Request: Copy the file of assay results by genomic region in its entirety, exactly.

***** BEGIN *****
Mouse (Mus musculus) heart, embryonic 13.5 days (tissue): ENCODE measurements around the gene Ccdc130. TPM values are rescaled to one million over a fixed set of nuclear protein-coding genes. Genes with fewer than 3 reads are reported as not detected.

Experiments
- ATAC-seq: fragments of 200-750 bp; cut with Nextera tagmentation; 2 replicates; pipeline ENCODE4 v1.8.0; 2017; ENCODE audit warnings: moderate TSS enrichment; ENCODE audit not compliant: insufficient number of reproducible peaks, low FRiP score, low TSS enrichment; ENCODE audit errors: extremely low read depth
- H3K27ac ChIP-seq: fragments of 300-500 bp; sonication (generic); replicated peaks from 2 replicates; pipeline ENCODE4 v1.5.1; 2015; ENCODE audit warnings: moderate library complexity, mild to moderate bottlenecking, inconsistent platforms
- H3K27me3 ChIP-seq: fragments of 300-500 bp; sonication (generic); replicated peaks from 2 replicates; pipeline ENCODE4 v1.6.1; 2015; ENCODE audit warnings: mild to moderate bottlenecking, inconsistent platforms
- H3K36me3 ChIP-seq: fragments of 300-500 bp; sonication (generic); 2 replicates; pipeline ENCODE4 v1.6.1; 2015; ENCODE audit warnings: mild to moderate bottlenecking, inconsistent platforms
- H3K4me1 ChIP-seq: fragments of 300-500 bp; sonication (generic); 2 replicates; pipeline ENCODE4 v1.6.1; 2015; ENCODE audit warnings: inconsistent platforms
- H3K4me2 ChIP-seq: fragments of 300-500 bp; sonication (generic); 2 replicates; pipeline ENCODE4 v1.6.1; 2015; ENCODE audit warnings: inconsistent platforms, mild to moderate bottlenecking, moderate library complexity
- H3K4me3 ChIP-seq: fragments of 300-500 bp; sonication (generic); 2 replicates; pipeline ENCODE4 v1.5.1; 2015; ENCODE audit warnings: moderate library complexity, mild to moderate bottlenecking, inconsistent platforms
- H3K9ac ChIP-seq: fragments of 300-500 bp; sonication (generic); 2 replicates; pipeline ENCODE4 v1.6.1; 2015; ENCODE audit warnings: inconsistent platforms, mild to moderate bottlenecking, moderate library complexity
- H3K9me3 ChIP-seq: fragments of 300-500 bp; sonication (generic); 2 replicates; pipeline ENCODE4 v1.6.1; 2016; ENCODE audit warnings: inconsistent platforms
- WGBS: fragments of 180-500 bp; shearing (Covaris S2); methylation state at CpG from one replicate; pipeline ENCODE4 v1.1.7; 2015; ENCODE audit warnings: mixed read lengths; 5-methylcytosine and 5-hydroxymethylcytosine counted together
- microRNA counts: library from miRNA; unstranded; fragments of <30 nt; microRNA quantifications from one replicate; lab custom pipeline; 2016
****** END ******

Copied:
Mouse (Mus musculus) heart, embryonic 13.5 days (tissue): ENCODE measurements around the gene Ccdc130. TPM values are rescaled to one million over a fixed set of nuclear protein-coding genes. Genes with fewer than 3 reads are reported as not detected.

Experiments
- ATAC-seq: fragments of 200-750 bp; cut with Nextera tagmentation; 2 replicates; pipeline ENCODE4 v1.8.0; 2017; ENCODE audit warnings: moderate TSS enrichment; ENCODE audit not compliant: insufficient number of reproducible peaks, low FRiP score, low TSS enrichment; ENCODE audit errors: extremely low read depth
- H3K27ac ChIP-seq: fragments of 300-500 bp; sonication (generic); replicated peaks from 2 replicates; pipeline ENCODE4 v1.5.1; 2015; ENCODE audit warnings: moderate library complexity, mild to moderate bottlenecking, inconsistent platforms
- H3K27me3 ChIP-seq: fragments of 300-500 bp; sonication (generic); replicated peaks from 2 replicates; pipeline ENCODE4 v1.6.1; 2015; ENCODE audit warnings: mild to moderate bottlenecking, inconsistent platforms
- H3K36me3 ChIP-seq: fragments of 300-500 bp; sonication (generic); 2 replicates; pipeline ENCODE4 v1.6.1; 2015; ENCODE audit warnings: mild to moderate bottlenecking, inconsistent platforms
- H3K4me1 ChIP-seq: fragments of 300-500 bp; sonication (generic); 2 replicates; pipeline ENCODE4 v1.6.1; 2015; ENCODE audit warnings: inconsistent platforms
- H3K4me2 ChIP-seq: fragments of 300-500 bp; sonication (generic); 2 replicates; pipeline ENCODE4 v1.6.1; 2015; ENCODE audit warnings: inconsistent platforms, mild to moderate bottlenecking, moderate library complexity
- H3K4me3 ChIP-seq: fragments of 300-500 bp; sonication (generic); 2 replicates; pipeline ENCODE4 v1.5.1; 2015; ENCODE audit warnings: moderate library complexity, mild to moderate bottlenecking, inconsistent platforms
- H3K9ac ChIP-seq: fragments of 300-500 bp; sonication (generic); 2 replicates; pipeline ENCODE4 v1.6.1; 2015; ENCODE audit warnings: inconsistent platforms, mild to moderate bottlenecking, moderate library complexity
- H3K9me3 ChIP-seq: fragments of 300-500 bp; sonication (generic); 2 replicates; pipeline ENCODE4 v1.6.1; 2016; ENCODE audit warnings: inconsistent platforms
- WGBS: fragments of 180-500 bp; shearing (Covaris S2); methylation state at CpG from one replicate; pipeline ENCODE4 v1.1.7; 2015; ENCODE audit warnings: mixed read lengths; 5-methylcytosine and 5-hydroxymethylcytosine counted together
- microRNA counts: library from miRNA; unstranded; fragments of <30 nt; microRNA quantifications from one replicate; lab custom pipeline; 2016